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Bilateral collaboration locates oldest sperm sample

By JONATHAN POWELL in London | China Daily Global | Updated: 2020-09-18 09:38

A partnership between researchers at Queen Mary University of London and the Nanjing Branch of the Chinese Academy of Sciences has led to the discovery of the world's oldest animal sperm.

The fossilized sperm was found inside tiny water creatures trapped in amber around 100 million years ago, in what is now Myanmar.

Paleontologists made the "spectacular find" preserved inside a female ostracod-a type of small crustacean that has been in existence for 450 million years.

The scientists believe that the animals were having sex just as they were enveloped by tree resin, which then fossilized into amber sometime in the Cretaceous period.

The study, published in the journal Royal Society Proceedings B, has implications for understanding the evolutionary history of the reproduction process in animals.

Dave Horne, professor of micropaleontology at Queen Mary University of London, said: "Analyses of fossil ostracod shells are hugely informative about past environments and climates, as well as shedding light on evolutionary puzzles, but exceptional occurrences of fossilized soft parts like this result in remarkable advances in our understanding."

The experts said fossilized sperm samples are exceptionally rare; previously the oldest known examples were only 17 million years old.

Fossilized ostracod shells are common and abundant but it is rare to find specimens preserved in ancient amber with their appendages and internal organs intact.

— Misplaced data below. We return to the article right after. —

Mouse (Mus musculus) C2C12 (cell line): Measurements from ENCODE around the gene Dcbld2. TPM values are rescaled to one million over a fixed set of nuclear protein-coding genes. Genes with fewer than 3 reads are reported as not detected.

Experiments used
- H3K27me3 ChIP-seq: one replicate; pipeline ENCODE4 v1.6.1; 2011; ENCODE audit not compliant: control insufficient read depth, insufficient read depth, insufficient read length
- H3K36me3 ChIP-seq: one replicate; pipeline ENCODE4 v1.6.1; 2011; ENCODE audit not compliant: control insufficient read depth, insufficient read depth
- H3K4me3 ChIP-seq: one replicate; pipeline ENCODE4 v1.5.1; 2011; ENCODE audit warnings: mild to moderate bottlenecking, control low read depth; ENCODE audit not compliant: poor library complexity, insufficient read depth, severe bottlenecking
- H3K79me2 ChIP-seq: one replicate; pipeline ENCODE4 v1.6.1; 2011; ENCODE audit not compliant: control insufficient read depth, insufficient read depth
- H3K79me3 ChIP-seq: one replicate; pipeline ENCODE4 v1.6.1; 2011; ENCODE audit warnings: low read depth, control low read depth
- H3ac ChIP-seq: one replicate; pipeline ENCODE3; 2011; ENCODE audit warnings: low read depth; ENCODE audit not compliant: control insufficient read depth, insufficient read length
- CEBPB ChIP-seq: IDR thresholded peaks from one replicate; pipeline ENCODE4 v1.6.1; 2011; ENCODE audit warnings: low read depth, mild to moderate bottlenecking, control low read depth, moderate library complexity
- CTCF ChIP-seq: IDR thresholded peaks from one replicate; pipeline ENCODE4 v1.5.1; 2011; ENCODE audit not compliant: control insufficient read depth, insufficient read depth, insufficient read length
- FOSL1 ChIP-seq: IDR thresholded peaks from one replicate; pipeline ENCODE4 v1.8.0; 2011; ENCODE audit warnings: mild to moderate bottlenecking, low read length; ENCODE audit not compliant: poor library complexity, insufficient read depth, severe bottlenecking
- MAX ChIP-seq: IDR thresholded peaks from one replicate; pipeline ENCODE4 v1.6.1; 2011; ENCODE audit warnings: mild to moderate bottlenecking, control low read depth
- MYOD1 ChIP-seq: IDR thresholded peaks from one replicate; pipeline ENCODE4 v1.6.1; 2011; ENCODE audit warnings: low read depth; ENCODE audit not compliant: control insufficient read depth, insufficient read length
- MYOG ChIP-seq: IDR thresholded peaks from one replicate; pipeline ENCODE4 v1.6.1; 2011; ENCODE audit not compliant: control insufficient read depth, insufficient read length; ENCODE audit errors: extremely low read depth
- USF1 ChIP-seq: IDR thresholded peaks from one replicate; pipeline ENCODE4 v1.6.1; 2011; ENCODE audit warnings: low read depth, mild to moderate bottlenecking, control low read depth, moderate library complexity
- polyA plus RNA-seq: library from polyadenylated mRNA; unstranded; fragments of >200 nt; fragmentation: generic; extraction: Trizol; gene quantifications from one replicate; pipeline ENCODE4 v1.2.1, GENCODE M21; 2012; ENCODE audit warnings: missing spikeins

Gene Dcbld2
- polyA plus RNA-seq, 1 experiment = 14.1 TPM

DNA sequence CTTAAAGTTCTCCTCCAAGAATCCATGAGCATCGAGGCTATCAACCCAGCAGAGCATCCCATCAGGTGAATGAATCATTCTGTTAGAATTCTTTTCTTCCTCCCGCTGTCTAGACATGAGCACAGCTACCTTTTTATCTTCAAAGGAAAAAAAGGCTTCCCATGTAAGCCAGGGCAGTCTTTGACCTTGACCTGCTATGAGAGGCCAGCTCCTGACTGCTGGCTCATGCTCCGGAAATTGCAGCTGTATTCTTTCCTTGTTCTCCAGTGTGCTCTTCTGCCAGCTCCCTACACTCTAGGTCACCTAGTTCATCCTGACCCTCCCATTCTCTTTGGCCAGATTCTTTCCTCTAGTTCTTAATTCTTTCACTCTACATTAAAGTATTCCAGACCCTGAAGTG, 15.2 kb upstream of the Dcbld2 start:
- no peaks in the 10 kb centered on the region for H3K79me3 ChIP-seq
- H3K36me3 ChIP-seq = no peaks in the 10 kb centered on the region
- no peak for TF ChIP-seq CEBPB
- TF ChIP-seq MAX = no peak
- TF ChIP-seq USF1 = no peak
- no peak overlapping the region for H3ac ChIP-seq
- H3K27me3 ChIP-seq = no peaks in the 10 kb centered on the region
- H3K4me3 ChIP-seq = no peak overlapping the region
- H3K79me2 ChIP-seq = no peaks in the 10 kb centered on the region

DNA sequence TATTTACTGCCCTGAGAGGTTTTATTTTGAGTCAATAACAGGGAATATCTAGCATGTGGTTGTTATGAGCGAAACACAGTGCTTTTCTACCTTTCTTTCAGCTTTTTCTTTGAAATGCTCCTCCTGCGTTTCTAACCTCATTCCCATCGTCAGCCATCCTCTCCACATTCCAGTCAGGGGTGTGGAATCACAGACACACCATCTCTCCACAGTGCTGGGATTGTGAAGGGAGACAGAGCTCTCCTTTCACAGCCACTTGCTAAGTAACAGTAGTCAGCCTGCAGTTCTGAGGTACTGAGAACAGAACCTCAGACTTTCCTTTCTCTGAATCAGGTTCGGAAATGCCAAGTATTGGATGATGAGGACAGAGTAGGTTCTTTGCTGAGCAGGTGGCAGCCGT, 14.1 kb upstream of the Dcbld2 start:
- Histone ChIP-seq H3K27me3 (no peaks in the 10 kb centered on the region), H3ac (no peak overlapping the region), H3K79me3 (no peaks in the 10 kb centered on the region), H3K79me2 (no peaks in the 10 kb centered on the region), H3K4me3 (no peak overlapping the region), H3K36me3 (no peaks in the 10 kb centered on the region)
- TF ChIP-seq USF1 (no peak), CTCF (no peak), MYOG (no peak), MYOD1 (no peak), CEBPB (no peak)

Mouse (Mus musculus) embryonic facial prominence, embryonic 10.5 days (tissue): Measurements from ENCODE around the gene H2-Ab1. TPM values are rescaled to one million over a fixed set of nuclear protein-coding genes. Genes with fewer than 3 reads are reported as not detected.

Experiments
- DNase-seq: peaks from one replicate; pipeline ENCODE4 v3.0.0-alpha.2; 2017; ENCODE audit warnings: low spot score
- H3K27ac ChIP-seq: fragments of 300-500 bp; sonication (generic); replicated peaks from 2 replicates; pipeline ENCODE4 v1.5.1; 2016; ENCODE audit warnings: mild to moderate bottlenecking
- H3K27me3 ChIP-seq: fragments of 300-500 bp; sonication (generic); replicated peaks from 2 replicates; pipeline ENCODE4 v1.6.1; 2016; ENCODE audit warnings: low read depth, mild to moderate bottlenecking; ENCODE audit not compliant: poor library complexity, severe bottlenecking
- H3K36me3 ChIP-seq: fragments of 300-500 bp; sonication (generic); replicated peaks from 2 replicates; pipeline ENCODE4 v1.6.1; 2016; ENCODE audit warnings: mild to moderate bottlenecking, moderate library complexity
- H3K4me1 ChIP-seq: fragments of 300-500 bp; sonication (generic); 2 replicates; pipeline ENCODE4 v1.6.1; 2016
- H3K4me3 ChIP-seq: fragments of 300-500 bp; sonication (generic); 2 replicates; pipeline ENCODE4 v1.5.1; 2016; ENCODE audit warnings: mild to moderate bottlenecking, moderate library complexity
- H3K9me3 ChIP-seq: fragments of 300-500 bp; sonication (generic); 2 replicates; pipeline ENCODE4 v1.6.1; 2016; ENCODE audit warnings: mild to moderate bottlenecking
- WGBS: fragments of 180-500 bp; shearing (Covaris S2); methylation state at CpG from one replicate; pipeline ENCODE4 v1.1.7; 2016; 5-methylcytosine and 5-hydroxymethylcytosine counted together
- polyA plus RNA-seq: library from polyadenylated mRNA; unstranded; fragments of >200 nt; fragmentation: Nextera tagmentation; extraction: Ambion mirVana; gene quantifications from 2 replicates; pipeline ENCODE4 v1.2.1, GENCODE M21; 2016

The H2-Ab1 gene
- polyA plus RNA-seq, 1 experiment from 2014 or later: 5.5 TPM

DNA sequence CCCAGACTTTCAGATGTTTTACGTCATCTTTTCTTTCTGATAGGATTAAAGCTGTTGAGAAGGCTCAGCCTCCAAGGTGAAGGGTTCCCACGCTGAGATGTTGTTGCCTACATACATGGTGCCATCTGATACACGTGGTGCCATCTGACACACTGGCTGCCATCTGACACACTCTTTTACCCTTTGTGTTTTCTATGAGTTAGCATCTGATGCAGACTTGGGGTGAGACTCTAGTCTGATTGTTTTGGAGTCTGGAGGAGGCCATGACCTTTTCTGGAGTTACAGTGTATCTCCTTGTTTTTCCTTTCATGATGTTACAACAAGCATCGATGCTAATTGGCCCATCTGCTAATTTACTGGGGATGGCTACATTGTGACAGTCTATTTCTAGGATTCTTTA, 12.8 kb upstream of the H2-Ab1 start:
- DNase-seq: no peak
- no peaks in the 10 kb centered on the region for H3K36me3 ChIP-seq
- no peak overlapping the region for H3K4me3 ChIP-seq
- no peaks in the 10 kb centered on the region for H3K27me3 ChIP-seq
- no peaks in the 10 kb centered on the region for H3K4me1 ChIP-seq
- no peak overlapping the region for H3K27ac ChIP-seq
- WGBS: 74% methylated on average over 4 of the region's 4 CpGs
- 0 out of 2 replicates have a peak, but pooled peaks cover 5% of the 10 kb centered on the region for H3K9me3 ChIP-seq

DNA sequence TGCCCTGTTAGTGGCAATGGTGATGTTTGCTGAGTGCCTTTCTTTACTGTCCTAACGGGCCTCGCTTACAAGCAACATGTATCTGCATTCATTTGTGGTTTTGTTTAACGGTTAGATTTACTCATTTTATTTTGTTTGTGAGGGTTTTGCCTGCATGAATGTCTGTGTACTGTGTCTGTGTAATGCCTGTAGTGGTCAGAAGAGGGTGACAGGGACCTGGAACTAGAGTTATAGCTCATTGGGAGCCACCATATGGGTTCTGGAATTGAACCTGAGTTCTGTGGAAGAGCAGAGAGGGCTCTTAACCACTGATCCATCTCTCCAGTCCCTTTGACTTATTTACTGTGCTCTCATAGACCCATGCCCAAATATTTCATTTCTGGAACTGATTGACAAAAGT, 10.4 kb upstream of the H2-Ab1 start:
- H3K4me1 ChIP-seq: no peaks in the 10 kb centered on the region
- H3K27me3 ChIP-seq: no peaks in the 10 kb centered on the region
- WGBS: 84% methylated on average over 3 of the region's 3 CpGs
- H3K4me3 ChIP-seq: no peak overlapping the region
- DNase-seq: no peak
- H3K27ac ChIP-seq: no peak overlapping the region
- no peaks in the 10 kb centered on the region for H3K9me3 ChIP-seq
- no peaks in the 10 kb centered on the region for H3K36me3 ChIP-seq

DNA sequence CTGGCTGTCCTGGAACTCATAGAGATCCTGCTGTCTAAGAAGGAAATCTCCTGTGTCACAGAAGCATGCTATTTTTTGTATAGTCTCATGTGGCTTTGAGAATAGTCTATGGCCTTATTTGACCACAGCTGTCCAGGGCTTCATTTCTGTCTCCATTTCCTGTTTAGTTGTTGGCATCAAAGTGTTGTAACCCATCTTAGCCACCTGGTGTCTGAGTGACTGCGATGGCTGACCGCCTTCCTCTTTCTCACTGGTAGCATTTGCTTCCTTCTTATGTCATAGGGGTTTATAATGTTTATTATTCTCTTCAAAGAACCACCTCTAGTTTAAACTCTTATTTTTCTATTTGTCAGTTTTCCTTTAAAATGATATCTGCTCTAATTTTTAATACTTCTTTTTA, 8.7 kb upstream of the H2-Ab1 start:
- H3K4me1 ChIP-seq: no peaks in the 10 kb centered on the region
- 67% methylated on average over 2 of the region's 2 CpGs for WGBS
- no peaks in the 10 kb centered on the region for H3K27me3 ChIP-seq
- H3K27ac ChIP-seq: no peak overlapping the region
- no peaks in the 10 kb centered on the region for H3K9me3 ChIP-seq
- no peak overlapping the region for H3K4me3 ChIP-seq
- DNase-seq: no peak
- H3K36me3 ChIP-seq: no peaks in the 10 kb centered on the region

They said this ostracod specimen belongs to a new species, named Myanmarcypris hui. The creatures lived in the coastal waters, where they became trapped in the blob of resin.

The team at the Chinese Academy of Sciences was able to use X-rays to obtain high-resolution images of the well-preserved soft parts of the ostracods.

They found "giant sperm" stored in a pair of sperm receptacles inside the female ostracod, waiting for the eggs to mature.

"The results were amazing-not only did we find their tiny appendages to be preserved inside their shells, we could also see their reproductive organs "said Wang He, who led the study. "But when we identified the sperms inside the female, and knowing the age of the amber, it was one of those special Eurekamoments in a researcher's life".

There are conflicting theories on the evolutionary value of such long sperm, according to Renate Matzke-Karasz, a geobiologist at Ludwig Maximilian University of Munich, a co-author of the study who worked with the team at the Chinese Academy of Sciences.

"For example, experiments have shown that in one group, a high degree of competition between males can lead to a longer sperm life, while in another group, a low degree of competition also led to a longer sperm life," Matzke-Karasz told the Agence France-Presse.

She said the discovery shows "that reproduction with giant sperm is not an evolutionary extravagance on the brink of extinction, but a serious long-term advantage for the survival of a species".

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